15 The facts do not appear to bear out William Leggo's statement that "the population comprised many highly educated men, and very many well qualified to undertake the duties appertaining to a constitutional Government." - The History of the Administration of the Right Honourable Frederick Temple, Earl of Dufferin (Montreal, 1878; p. 516.
17 Dom Benoit, Vie de mgr Tache (Montreal, 1904) II 159; letter to Mgr. Grandin Coadjutor, Dec. 9, 1870. ("Messiers Girard, Dubuc, Royal, Clarke nous sont venus du Canada, et, avec quelques bons elements que nous possedions deja, nous pouvons nous flatter d'une representation honorable et probablement superieure dans notre legislature locale, en sorte que pour le moment nous ne sommes pas dans une position inferieure, et pendant les ans de la premiere session [sic] du Parliament nous pouvons obtenir des lois avantageuses.")
18 Canada, Journals of the House of Commons, vol. VIII, 1874, Appendix no. 6, "Report of the Select Committee on the Causes of the Difficulties in the North-West Territory in 1869-70," (hereafter 1874 Report) p.134; Archibald's testimony.
29 Quoted by Margaret McWilliams in Manitoba Milestones, (London, 1928) p.107. It is probable that the flight of the Metis leaders was no less welcomed by the majority of the people, despite the fact that it deprived them of their only proven leaders. During the preceding ten months the community had been surfeited with excitement, and Archibald's desire for tranquility was widely shared. The antipathies of the Insurrection were by no means dead, but it is not proposed to pursue here the story of how they were restrained and eventually extinguished. For the purpose of this study of the establishment of government machinery it will suffice, for the most part, to recognize that they were held under restraint.
34 P.A.M., Lieutenant-Governor's papers, Registry of Commissions, liber A, pp.28-31. (According to Girard, this Proclamation had been prepared beforehand by the Dominion Authorities in Ottawa "… and had come up ready for publication;" 1874 Report, p. 179.)
40 Benoit, Tache, II, 129-29. "Le Lieutenant-Gouverneur, qui ne connaissait pas-les etablissements du pays se trouviat embarrassee pour faite cette division. Il s'adressa a Mgr Tache qui avait une si parfaite connaissance du pays et une si haute intelligence. Le prelate accueillit se demande avec empressement. Au bout de quelques jours, il presenta au Lieutenant-Gouverneur fut enchante d'un travail qui tendait a satisfaire tous les interest et a mettre l'apaisement et la concorde dans le pays. Il en fit part a-son minister M. Boyd et aux Anglais les plus influents; tous s'en montrerent tres satisfaits. Le projet fut adopte sans qui rien n'y fut change."
44 Whether Archibald was attempting at the same time to create in Manitoba a stronghold for Macdonald's new Liberal-Conservative party is debatable. Donald A. Smith and Robert Cunningham, "Government party" supporters returned in the 1872 federal elections, subsequently turned against Sir John's government in 1873, while Dr. Schultz, an opponent of the Government party in Manitoba, proved in time to be one of Macdonald's most loyal supporters.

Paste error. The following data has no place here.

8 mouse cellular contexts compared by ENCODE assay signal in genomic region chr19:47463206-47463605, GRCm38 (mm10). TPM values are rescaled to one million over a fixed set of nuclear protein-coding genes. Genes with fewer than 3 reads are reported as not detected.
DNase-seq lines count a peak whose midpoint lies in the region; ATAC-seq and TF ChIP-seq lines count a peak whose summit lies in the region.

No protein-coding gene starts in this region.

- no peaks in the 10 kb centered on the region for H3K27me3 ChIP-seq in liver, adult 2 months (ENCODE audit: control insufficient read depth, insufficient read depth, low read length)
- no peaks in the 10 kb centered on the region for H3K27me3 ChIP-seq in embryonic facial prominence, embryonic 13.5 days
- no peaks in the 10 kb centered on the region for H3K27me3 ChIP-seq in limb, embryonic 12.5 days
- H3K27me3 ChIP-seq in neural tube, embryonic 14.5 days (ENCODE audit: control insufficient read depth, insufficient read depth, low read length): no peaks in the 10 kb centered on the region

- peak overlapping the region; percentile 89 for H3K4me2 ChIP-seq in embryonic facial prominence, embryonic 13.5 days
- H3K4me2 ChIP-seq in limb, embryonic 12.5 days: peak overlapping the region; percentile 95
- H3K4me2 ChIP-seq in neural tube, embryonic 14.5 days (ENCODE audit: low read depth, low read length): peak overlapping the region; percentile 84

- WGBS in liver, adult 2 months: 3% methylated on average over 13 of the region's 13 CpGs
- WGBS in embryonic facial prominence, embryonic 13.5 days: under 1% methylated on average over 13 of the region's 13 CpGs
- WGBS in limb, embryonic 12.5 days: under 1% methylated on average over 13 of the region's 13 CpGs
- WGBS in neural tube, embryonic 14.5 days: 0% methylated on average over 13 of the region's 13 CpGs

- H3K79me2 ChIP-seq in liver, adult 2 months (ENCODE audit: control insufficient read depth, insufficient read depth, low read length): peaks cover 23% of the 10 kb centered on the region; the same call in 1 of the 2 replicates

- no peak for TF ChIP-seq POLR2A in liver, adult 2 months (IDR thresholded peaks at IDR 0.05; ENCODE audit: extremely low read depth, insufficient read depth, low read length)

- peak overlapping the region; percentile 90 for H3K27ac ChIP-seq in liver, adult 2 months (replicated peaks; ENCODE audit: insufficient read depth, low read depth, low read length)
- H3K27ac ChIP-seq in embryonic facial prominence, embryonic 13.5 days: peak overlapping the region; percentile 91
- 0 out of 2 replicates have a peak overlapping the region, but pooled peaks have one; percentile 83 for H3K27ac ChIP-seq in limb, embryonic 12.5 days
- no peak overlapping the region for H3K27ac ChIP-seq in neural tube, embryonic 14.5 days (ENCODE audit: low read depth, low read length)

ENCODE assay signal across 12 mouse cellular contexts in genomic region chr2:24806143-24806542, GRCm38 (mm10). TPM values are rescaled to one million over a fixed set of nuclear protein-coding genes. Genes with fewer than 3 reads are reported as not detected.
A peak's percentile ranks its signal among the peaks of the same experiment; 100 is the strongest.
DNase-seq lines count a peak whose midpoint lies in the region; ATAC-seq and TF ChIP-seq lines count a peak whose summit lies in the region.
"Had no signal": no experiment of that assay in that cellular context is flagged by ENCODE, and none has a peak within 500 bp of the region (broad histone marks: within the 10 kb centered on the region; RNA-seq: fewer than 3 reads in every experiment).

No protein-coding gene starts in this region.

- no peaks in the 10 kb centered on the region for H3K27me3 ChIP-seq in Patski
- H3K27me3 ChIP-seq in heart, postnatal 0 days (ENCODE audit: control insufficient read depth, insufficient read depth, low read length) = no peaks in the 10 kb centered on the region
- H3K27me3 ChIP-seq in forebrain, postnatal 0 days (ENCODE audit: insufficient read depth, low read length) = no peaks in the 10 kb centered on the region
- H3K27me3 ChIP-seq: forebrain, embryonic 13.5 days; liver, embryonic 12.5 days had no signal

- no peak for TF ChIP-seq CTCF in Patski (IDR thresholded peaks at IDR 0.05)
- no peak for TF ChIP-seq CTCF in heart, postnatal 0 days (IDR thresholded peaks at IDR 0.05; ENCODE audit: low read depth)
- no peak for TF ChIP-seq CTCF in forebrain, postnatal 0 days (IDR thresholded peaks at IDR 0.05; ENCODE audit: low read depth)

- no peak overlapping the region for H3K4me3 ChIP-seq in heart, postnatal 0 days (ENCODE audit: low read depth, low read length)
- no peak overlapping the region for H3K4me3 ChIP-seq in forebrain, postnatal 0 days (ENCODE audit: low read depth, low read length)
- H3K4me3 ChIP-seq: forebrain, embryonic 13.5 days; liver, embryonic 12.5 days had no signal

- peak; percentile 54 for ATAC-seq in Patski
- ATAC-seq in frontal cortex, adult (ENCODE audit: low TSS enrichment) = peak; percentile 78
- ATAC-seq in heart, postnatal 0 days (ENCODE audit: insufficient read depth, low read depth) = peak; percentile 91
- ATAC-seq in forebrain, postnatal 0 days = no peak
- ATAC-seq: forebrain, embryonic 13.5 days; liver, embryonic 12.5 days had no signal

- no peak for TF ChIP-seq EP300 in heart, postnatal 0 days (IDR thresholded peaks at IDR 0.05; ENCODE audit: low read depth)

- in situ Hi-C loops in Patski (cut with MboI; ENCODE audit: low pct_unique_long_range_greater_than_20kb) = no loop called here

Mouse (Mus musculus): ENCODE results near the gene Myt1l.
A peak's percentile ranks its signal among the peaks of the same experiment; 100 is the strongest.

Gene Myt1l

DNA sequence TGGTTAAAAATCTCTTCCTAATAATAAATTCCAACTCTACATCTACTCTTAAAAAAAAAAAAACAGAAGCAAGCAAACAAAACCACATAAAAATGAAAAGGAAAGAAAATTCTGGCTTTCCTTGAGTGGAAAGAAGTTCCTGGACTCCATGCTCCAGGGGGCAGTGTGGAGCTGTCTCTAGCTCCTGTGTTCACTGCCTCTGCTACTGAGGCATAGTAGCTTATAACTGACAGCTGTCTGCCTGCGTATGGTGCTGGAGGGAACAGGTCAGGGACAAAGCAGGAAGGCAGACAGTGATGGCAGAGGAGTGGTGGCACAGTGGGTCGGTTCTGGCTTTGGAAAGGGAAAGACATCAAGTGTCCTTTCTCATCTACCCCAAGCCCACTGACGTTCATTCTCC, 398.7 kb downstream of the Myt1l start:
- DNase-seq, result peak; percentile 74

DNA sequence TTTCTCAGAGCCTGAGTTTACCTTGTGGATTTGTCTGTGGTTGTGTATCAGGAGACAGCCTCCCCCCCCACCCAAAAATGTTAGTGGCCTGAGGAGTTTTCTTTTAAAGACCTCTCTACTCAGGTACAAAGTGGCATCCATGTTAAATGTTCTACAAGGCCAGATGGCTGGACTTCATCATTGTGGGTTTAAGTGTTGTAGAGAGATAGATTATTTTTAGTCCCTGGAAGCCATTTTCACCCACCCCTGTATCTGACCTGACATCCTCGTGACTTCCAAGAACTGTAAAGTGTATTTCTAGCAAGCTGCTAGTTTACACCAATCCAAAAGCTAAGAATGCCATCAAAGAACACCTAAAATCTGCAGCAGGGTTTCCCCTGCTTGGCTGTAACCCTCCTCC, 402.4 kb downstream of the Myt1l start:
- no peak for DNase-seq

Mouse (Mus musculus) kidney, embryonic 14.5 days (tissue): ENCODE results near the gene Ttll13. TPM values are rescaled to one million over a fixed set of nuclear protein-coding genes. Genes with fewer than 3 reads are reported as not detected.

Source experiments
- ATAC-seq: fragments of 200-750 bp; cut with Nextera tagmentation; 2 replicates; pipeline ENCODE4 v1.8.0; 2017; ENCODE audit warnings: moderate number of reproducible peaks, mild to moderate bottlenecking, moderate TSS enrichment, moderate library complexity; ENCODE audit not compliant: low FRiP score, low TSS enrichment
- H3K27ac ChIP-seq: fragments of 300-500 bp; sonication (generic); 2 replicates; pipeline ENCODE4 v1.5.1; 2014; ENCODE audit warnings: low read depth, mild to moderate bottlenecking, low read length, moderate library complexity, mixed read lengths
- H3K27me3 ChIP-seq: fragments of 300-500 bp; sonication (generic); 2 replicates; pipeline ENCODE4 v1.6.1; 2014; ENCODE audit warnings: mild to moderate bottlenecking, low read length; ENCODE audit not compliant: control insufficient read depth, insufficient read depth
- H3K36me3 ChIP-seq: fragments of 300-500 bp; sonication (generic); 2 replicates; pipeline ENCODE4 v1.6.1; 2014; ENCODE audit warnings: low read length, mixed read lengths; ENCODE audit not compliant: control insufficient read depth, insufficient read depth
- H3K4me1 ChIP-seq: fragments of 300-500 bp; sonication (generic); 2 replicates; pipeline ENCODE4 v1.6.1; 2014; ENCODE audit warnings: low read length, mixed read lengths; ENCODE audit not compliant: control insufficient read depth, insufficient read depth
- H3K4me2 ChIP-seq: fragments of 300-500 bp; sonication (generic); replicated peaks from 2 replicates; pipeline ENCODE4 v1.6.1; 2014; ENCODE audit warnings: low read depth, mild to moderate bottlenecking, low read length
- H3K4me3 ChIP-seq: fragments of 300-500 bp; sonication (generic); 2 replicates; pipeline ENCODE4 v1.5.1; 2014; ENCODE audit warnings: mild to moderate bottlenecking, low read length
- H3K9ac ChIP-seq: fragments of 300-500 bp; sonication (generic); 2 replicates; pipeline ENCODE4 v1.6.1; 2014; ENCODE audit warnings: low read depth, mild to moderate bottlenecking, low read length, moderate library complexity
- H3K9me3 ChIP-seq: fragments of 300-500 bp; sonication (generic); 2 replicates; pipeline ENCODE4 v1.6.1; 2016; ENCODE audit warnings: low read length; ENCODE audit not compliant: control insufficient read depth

45 It is nowhere explicit in the contemporary newspapers, just who comprised the "Central Committee" of the Government party, but these are the spokesmen of the party most frequently mentioned in The Manitoban.
47 Manitoban, Dec. 10, 1870; "Aux Electeurs de Manitoba." "... Nous devons nous rallier autour du Lieutenant-Gouverneur et appuyer sa politique sage et liberale parce qu'il est l'ami de tous les bons citoyens."
57 Holmes, Politics in Manitoba, pp.7-9. The balance of racial and religious interests among the successful candidates was remarkably precise; twelve whites and twelve half-breeds, half of each being Catholic and half Protestant, - Benoit, Tache, II, 129.
67 Should a Governor attempt this injudiciously he might, of course, expect the "enabling" factor to disappear rapidly, and party divisions to take form - on the issue of the Governor's powers. Such a development is not unknown in Canadian history.
68 Paragraph 3 of Archibald's informal instructions directed that the appointment of legislative councilors be delayed until the executive was complete. - Canada, Sessional Papers, 1871, No. 20, p.4; dispatch 371, Under-Secretary of State for the Provinces to Archibald, Aug. 4, 1870.
79 1874 Report, p. 157; Archibald's testimony. The memorandum, "Manitoba, the History of a Year," appeared in The Manitoban of Jan. 1, 1872, and is published in pp.158-62 of the 1874 Report. Modesty was not, apparently, one of the Governor's attributes, and Joseph Royal's newspaper, Le Metis, ignorant of the Memorandum's source, chided Mr. Cunningham of The Manitoban for being too fulsome in his flattery of Mr. Archibald; the latter, it was remarked, had been given credit for everything but the sunshine and the flow of the rivers - Jan. 11, 1872; "L'histoire de 1871."
Page revised: 5 December 2010